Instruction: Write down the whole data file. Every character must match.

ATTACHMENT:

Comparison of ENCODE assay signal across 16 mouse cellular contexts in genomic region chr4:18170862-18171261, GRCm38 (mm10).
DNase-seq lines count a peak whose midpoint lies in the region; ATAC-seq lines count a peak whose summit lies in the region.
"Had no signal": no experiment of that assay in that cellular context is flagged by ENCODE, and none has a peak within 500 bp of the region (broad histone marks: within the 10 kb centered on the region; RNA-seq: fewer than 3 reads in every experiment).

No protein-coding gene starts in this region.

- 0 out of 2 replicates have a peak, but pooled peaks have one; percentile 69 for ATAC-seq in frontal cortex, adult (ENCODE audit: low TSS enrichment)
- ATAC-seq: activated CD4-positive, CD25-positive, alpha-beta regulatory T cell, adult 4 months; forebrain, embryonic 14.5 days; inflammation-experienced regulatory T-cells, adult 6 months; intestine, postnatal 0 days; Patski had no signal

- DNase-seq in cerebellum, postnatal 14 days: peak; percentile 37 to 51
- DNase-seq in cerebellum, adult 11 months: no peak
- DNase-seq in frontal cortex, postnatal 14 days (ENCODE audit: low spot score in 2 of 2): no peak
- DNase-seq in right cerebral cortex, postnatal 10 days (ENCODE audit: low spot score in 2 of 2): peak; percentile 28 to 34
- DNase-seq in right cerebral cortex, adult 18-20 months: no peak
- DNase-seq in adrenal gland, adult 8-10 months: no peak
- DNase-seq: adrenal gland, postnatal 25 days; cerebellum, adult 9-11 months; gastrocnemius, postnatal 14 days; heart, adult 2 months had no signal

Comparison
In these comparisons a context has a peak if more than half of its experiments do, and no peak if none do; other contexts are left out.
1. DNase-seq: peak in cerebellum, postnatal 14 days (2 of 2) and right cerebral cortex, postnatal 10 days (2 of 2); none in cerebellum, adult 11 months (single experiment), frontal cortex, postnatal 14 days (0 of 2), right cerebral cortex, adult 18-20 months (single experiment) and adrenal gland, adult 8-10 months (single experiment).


Comparison of ENCODE assay signal across 16 mouse cellular contexts in genomic region chr4:18170862-18171261, GRCm38 (mm10).
DNase-seq lines count a peak whose midpoint lies in the region; ATAC-seq lines count a peak whose summit lies in the region.
"Had no signal": no experiment of that assay in that cellular context is flagged by ENCODE, and none has a peak within 500 bp of the region (broad histone marks: within the 10 kb centered on the region; RNA-seq: fewer than 3 reads in every experiment).

No protein-coding gene starts in this region.

- 0 out of 2 replicates have a peak, but pooled peaks have one; percentile 69 for ATAC-seq in frontal cortex, adult (ENCODE audit: low TSS enrichment)
- ATAC-seq: activated CD4-positive, CD25-positive, alpha-beta regulatory T cell, adult 4 months; forebrain, embryonic 14.5 days; inflammation-experienced regulatory T-cells, adult 6 months; intestine, postnatal 0 days; Patski had no signal

- DNase-seq in cerebellum, postnatal 14 days: peak; percentile 37 to 51
- DNase-seq in cerebellum, adult 11 months: no peak
- DNase-seq in frontal cortex, postnatal 14 days (ENCODE audit: low spot score in 2 of 2): no peak
- DNase-seq in right cerebral cortex, postnatal 10 days (ENCODE audit: low spot score in 2 of 2): peak; percentile 28 to 34
- DNase-seq in right cerebral cortex, adult 18-20 months: no peak
- DNase-seq in adrenal gland, adult 8-10 months: no peak
- DNase-seq: adrenal gland, postnatal 25 days; cerebellum, adult 9-11 months; gastrocnemius, postnatal 14 days; heart, adult 2 months had no signal

Comparison
In these comparisons a context has a peak if more than half of its experiments do, and no peak if none do; other contexts are left out.
1. DNase-seq: peak in cerebellum, postnatal 14 days (2 of 2) and right cerebral cortex, postnatal 10 days (2 of 2); none in cerebellum, adult 11 months (single experiment), frontal cortex, postnatal 14 days (0 of 2), right cerebral cortex, adult 18-20 months (single experiment) and adrenal gland, adult 8-10 months (single experiment).